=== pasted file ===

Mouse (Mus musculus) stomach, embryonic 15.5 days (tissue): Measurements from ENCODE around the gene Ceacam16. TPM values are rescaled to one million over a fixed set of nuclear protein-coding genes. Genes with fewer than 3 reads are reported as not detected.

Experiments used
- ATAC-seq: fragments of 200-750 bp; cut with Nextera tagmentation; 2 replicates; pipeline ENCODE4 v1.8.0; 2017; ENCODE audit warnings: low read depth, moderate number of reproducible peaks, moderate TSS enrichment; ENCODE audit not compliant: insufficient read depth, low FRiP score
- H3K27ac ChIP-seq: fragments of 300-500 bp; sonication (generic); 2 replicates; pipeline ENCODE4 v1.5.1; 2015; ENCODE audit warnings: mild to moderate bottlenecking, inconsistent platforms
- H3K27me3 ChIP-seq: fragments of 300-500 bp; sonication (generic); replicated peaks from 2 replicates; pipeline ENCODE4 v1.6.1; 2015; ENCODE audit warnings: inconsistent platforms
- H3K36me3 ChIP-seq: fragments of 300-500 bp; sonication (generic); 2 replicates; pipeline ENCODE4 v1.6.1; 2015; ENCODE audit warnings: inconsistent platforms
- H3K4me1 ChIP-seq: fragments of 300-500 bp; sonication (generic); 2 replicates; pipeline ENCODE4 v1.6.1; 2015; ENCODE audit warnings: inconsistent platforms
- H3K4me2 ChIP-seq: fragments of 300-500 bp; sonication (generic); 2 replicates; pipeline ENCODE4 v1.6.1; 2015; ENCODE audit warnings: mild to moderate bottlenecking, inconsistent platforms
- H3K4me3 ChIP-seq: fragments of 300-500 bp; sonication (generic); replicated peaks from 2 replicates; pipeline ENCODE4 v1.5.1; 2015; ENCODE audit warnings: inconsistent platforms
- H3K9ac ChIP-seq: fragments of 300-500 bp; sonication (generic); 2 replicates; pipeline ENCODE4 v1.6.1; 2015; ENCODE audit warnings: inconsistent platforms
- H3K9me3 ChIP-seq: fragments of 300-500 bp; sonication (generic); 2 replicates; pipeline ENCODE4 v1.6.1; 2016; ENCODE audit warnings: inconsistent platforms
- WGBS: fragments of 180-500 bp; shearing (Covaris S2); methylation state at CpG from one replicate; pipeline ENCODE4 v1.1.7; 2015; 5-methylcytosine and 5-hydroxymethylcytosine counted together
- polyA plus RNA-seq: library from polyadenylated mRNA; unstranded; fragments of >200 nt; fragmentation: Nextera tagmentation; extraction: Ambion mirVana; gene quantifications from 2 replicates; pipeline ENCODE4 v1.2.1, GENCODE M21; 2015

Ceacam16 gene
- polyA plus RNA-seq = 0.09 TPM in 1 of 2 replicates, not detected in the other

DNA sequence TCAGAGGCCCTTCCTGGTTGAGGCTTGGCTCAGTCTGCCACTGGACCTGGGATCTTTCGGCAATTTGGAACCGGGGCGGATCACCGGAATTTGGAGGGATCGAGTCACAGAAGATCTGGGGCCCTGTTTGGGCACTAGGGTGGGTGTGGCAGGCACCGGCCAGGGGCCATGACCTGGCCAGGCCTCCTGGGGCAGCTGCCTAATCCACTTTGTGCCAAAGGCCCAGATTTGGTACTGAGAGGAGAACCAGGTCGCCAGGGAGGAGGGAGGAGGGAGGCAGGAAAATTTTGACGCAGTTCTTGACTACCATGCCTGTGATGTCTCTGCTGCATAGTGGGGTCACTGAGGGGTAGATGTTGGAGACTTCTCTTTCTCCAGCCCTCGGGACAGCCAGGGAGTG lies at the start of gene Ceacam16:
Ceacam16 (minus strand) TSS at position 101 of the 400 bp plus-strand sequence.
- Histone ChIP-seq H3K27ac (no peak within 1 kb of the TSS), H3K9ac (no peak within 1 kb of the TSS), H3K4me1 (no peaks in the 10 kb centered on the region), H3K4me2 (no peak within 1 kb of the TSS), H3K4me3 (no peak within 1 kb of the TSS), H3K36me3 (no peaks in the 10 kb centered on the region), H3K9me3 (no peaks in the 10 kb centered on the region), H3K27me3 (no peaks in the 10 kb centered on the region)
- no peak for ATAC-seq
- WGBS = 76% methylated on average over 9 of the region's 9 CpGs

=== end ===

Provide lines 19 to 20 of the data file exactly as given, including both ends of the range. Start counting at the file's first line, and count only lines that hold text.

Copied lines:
- no peak for ATAC-seq
- WGBS = 76% methylated on average over 9 of the region's 9 CpGs